Government plans to procure up to three new support ships for the Royal Fleet Auxiliary are facing opposition from Labour, the SNP and trade unions.

According to a briefing paper in the House of Commons library, the programme is currently in the Assessment Phase with the competition expected to be formally launched towards the end of 2018 and a contract signed in 2020. The MOD says the contract will be for two ships with an option for a third.

The briefing paper states:

“The Government intends to compete the contract internationally. Labour, the SNP and the shipbuilding trade unions argue the contract should be restricted to UK shipyards to support the shipbuilding industry, secure jobs and retain skills.

They argue the proposed ships are ‘warships’ and as such, the Government can use the Article 346 exemption to exclude the contract from EU procurement rules on national security grounds.

The Government disagrees, defining warships as ‘destroyers, frigates and aircraft carriers’, and says all other surface vessels should be subject to open competition.”

Two major unions, GMB and the Confederation of Shipbuilding and Engineering Unions (CSEU), have published reports outlining why they believe the ships should be classified as warships and why they should be competed domestically:

According to the briefing paper, the Unions’ arguments can be summarised as:

  • The FSS should be seen as warships. They are armed and take part in counter-piracy and counter-narcotic missions;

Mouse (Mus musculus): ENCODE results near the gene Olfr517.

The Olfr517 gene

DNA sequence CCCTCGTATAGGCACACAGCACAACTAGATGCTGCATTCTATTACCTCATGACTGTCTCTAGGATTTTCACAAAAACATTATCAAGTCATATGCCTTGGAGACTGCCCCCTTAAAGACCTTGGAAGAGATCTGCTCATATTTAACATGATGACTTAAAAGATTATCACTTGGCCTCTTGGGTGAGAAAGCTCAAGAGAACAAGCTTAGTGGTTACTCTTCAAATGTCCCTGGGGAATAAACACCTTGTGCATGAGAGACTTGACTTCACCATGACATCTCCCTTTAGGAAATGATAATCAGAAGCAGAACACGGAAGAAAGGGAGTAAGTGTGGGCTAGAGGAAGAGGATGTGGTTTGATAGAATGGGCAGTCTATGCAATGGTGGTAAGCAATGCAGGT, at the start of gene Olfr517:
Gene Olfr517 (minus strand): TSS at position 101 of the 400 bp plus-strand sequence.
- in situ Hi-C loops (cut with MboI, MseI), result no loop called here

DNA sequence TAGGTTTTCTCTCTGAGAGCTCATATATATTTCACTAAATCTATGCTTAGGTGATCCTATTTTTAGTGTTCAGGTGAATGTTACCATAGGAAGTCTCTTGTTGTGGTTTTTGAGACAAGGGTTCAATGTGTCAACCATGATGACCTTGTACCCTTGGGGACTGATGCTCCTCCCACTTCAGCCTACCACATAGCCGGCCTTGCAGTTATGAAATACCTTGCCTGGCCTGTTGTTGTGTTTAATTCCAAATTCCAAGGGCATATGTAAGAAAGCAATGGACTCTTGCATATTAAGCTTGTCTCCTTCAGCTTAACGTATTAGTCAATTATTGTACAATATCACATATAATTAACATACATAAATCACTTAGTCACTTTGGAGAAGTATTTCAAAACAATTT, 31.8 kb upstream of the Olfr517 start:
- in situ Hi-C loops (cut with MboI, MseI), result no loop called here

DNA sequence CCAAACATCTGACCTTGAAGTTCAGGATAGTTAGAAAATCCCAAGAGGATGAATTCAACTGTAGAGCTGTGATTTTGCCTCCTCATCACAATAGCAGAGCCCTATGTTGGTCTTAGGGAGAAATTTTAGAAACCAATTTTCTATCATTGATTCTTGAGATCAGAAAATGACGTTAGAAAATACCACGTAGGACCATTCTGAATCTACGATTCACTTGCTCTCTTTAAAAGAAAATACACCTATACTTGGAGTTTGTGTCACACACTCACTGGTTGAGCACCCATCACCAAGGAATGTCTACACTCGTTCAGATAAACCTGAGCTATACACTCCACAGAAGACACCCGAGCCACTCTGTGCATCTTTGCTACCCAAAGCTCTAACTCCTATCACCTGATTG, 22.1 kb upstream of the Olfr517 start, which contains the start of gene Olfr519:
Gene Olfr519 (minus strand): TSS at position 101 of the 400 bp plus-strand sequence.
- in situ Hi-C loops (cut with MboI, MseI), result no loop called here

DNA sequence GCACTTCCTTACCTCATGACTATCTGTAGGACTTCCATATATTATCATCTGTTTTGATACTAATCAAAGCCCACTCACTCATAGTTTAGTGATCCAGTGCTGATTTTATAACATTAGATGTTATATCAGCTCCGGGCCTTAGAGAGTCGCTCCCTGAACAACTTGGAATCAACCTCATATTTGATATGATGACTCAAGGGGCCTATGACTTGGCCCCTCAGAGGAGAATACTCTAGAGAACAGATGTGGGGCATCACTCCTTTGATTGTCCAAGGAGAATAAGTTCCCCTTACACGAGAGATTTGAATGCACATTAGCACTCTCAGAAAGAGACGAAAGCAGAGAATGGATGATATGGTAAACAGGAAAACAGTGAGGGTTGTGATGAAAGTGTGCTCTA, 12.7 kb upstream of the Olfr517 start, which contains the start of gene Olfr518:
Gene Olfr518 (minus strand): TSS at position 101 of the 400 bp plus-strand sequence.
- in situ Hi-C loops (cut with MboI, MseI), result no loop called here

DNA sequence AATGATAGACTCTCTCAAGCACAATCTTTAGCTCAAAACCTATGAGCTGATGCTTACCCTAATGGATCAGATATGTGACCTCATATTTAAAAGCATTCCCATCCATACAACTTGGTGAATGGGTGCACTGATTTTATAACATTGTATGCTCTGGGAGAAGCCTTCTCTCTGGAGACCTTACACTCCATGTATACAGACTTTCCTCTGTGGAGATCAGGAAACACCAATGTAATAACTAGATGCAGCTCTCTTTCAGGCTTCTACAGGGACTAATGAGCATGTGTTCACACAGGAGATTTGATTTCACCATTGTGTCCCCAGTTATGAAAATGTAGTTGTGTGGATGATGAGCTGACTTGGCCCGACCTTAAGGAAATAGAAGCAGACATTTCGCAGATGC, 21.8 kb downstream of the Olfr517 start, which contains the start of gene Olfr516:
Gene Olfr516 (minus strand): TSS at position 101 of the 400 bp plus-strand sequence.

• The Government’s commitment to revitalising domestic naval shipbuilding (as espoused in the National Shipbuilding Strategy) will only be achievable with a steady stream of orders;
  • Building the FSS in the UK will help protect the UK shipbuilding industry, protect jobs and retain skills: GMB estimates up to 6,500 jobs could be created or secured, including 1,805 shipyard jobs;
  • Rosyth shipyard will have a gap between the completion of HMS Prince of Wales (the second aircraft carrier) in 2019 and the expected refit of HMS Queen Elizabeth (the first aircraft carrier) in 2030, and FSS work could keep the shipyard operational in between these dates;
  • The UK will financially benefit from returns to the Treasury in the form of taxes and national insurance contributions and lower welfare payments: GMB estimates £285m of the estimated £1bn contract could be returned to taxpayers this way; CSEU estimates 20% of the contract cost could be returned to the Treasury;
  • The Government should factor in the revenue that could be returned to the Treasury when scoring bids between domestic suppliers and foreign competitors;
  • There isn’t a level playing field as, the CSEU argues, “many foreign yards are either state owned, or receive significant direct or indirect subsidy… UK yards do not benefit in this way and are therefore at an unfair disadvantage.”

The TUC has also assessed the Article 346 exemption argument and argues the Government “has the sole right to determine” what its essential national security interests are. The TUC claims “other European nations have used the exemption to place orders for similar support ships with their own shipyards since the Directive was introduced”.

What is Article 346?

EU law requires most government contracts to be procured via an open, competitive process. The main EU legislation in the defence domain is the Defence and Security Directive 2009/81/EC, transposed into UK law by Defence and Security Public Contracts Regulations 2011.13

However, Article 346 of the Treaty on the Functioning of the European Union (TFEU) provides for an exemption to the procurement rules where a country considers it to be necessary for national security reasons: “any Member State may take such measures as it considers necessary for the protection of the essential interests of its security which are connected with the production of or trade in arms, munitions and war material”. Article 346 refers to a list drawn up in 1958 by the Council of Ministers of products to which the provisions